The U.S. Secretary of Commerce has declared the Fraser River sockeye salmon run a “fishery disaster” for nine tribes and non-tribal fishers in Washington state.
The Fraser River empties out near Vancouver, British Columbia. The sockeye salmon from that river are a key resource for the state and tribal fishing industries in Washington.
The Fraser River sockeye salmon runs are worth more than $4 million each year, and they’ve been in decline for 30 years. The fishery was closed altogether in 2013.
Fisheries managers blame the decline on poor ocean conditions, warm river temperatures and habitat decline, among other things.
Tuesday's disaster declaration empowers Congress to allocate money for fishermen and fishing communities that are affected by the crash.
Read the full story at KUOW>>
TV show searches for multi-generational fishing family
Relativity Media is currently in the first stage of developing a documentary series about a multigenerational family-run commercial fishing business which would explore the challenges and triumphs faced in today’s day and age.
The company is searching for a fishing family in the Gulf coast region.
They develop and produce movies, documentaries and TV series for networks like Nat Geo, Discovery Channel, History Channel and many others.
"In an ideal world, We’d like to find a family commercial fishing business where more than two generations are still actively working,” said Andrea McHugh a Development Producer with Relativity Media.
According to McHugh, the series will celebrate American fishing families and give a birds eye view into the immense dedication they have to their craft and each other.
“Since family-run fishing businesses have become few and far between, we’d like to explore the challenges they face in order to keep their business afloat,” McHugh said.“Since a big portion of the program will focus on legacy and tradition, we’d really like to find a family with at least two generations but ideally three, and at least four or more family members actively working in the business.”
The deadline is August 14. For more information contact Relativity Studios at: FishingFamilies@gmail.com
Salmonfest tix selling fast
Alaska’s Kenai Peninsula Salmonfest early ticket deadline closes Friday, July 24.
The annual festival takes place on the Kenai Peninsula Fairgrounds in Ninilchik, Alaska, with music, food and art.
This year’s lineup includes the Motet, Great American Taxi, the Whipsaws, Karl Denson’s Tiny Universe, the New Orleans Suspects, the Sociables and the MarchFourth Marching Band.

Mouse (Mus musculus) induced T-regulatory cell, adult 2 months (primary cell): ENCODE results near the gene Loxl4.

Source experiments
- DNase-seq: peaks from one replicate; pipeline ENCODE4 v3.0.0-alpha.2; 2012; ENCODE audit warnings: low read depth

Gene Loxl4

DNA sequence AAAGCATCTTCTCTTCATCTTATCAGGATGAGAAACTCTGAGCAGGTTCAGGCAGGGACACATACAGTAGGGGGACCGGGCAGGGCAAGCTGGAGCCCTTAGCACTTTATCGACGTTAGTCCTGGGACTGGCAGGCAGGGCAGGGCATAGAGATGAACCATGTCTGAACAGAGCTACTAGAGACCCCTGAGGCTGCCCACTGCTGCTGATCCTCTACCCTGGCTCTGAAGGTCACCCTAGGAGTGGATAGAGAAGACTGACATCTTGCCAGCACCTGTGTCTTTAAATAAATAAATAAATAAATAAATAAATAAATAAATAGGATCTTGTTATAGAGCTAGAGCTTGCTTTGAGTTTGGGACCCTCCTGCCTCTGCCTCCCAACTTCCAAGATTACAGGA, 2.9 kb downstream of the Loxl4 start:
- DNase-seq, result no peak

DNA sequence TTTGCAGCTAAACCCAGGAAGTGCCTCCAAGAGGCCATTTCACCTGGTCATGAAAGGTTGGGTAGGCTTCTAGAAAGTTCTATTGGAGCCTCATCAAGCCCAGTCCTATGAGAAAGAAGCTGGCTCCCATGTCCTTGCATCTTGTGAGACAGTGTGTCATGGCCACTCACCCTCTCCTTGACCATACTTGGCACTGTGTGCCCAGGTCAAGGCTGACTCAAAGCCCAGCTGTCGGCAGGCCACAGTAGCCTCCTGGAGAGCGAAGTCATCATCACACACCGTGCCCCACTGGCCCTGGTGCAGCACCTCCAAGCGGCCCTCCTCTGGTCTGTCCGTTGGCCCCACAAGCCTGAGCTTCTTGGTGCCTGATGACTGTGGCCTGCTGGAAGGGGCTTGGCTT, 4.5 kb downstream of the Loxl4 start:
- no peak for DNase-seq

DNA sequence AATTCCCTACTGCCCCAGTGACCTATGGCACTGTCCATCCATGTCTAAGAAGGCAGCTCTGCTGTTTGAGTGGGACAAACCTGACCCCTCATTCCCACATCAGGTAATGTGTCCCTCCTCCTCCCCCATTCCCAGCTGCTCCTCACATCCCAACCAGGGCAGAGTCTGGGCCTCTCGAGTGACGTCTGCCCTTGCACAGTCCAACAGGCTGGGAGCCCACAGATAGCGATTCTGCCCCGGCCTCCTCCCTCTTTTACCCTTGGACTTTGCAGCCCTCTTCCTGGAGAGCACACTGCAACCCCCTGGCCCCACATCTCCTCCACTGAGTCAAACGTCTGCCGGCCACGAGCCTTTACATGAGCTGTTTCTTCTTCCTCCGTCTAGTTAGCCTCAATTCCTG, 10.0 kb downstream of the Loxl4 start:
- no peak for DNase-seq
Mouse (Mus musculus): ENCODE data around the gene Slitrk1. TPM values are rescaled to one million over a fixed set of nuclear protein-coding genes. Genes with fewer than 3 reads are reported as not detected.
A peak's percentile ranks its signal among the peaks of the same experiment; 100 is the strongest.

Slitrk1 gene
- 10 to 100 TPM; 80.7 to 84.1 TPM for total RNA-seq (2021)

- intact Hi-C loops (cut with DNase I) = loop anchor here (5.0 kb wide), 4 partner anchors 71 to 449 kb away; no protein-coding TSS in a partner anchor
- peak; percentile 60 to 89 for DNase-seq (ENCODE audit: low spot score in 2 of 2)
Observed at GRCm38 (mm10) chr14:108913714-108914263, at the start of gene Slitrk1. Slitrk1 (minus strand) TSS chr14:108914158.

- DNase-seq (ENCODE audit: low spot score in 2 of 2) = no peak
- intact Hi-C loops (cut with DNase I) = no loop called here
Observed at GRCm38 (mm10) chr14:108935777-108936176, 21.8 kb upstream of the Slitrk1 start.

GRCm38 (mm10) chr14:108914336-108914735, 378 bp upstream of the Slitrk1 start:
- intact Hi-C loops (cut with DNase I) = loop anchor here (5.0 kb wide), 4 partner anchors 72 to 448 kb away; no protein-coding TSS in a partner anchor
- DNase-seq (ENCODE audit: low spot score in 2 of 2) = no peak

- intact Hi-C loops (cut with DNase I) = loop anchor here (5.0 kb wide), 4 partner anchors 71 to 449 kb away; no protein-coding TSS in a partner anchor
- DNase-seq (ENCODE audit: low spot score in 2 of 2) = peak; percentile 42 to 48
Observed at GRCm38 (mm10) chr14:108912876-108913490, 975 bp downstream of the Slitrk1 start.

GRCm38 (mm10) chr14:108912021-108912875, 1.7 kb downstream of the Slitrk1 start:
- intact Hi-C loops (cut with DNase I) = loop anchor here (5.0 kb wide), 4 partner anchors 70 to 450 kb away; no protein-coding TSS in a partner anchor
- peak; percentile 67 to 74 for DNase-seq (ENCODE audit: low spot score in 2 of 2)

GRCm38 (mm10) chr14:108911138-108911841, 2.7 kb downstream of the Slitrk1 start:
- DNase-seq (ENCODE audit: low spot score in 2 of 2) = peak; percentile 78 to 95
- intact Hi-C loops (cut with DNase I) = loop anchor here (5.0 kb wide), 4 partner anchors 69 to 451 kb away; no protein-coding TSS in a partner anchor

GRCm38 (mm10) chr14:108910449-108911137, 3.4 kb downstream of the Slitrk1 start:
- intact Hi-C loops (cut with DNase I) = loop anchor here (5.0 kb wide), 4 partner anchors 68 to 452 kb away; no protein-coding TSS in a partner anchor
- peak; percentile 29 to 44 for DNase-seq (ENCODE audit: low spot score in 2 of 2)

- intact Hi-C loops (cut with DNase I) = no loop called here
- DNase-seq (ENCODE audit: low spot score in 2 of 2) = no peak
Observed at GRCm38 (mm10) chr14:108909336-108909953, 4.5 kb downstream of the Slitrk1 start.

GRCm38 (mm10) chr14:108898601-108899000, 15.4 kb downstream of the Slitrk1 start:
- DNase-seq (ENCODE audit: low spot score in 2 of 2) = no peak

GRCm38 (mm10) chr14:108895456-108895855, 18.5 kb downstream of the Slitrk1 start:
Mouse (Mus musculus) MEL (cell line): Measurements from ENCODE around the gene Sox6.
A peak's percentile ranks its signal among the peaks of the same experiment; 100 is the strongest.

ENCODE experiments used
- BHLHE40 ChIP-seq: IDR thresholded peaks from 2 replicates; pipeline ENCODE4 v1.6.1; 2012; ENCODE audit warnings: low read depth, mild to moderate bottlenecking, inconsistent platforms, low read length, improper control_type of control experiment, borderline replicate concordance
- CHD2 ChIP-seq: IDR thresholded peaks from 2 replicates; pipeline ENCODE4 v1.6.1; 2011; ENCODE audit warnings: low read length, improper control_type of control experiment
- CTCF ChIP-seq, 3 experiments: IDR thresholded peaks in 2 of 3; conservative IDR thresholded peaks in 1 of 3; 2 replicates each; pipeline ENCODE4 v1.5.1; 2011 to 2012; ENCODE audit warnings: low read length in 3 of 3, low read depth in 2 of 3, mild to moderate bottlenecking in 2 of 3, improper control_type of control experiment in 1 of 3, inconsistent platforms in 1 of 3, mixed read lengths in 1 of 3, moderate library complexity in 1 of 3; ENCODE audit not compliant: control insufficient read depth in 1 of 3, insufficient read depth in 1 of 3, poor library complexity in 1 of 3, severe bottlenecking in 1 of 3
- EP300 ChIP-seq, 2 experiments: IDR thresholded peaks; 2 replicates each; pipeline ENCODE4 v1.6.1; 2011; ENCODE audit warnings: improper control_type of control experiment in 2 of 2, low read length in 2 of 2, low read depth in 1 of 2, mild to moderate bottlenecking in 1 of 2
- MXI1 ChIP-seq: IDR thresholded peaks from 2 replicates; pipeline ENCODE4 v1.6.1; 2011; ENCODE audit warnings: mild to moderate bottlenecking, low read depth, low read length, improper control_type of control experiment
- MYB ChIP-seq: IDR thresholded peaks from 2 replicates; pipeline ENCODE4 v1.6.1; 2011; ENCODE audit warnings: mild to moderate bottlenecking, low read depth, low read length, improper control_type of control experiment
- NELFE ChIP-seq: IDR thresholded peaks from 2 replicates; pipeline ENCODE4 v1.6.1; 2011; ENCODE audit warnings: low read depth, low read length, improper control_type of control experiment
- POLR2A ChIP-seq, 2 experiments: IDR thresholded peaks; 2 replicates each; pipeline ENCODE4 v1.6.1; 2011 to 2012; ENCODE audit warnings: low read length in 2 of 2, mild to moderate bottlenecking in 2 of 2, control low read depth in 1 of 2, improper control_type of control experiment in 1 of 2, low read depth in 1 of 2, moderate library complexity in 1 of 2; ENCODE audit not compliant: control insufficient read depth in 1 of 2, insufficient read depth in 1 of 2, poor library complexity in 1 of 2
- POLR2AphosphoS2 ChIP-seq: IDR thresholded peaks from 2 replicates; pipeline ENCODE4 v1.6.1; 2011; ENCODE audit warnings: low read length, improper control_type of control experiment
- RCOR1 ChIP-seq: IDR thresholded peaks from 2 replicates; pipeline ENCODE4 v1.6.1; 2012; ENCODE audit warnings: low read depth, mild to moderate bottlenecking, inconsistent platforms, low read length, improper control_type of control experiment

For more information, visit www.salmonfestalaska.org or contact:
Festival Producer/Director Jim Stearns
Assistant Producer/Director & Marketing Director Jeffrey Abel
Eric Haynes’ Cod Cakes
What’s on your list for summer reading? Well, let me suggest “A Mariner’s Miscellany” by Peter Spectre. It’s a collection of all things relevant and irrelevant concerning the sea, the whimsical and the serious; it’s about boats, ships, anchors, knots and ballast, the lore, poetry and language of the ocean and those who have traveled it.
Spectre has written several marine related books and did the yearly “Mariner’s Book of Days,” a nautical desk diary and calendar. He was also editor at International Marine, Wooden Boat and currently Maine Boats, Homes & Harbors. Those years spent writing about boats and correcting author’s notions of boats and the sea have endowed him with an eclectic mix of nautical knowledge.
For instance, does anybody know what “dogs running before their master” means? It’s a heavy swell in advance of a hurricane. That’s in the chapter “The Language of the Sea.”
In the same chapter is a listing of the “Different kinds of dead.”
Included is “dead horse” — a cash advance for wages to be earned, and “dead marine” — an empty beer bottle.
In the chapter “Bread is the staff of life; rum is life itself” is a recipe for Serpent’s Breath (a note says it’s enough for the entire crew):
1 bottle dark rum
1 bottle light rum
1 bottle Cognac
7 cups tea
3 cups lemon juice
1 ½ cups sugar
Stir the sugar and the lemon juice into the tea, then add the hard stuff. Allow the ingredients to meld for two hours — if you can wait that long.
If you are dumb enough to be at the wheel after sharing in that concoction, it won’t be long before you’re aground. But Spectre’s book tells you how to handle that situation in the chapter “Time and tide wait for no man.”
“If you should run aground on a falling tide and can’t get her off, climb over the side and scrub the bottom while you wait for the tide to return. Your friends will think you went aground on purpose.”
In the book’s 289 pages there’s a whole lot more, some of which you might know, most of which you never heard of. Check it out.
More Book Reviews:
National Fisherman Live: 3/10/15
In this episode, Online Editor Leslie Taylor talks with Mike McLouglin, vice president of Dunlop Industrial and Protective Footwear.
National Fisherman Live: 2/24/15
In this episode:
March date set for disaster aid dispersal
Oregon LNG project could disrupt fishing
NOAA tweaks gear marking requirement
N.C. launches first commercial/recreational dock
Spiny lobster traps limits not well received
The New England Fishery Management Council is soliciting applications for seats on the Northeast Trawl Survey Advisory Panel and the deadline to apply is July 31 at 5:00 p.m.
The panel will consist of 16 members including members of the councils and the Atlantic States Fishery Commission, industry experts, non-federal scientists and Northeast Fisheries Science Center scientists. Panel members are expected to serve for three years.Read more...
Commercial salmon fishermen will have 12 hours to fish Oregon's lower Columbia River, starting at 7 p.m. tonight.
Biologists upgraded their forecast for the summer king run to 120,000, the largest since at least 1960.Read more...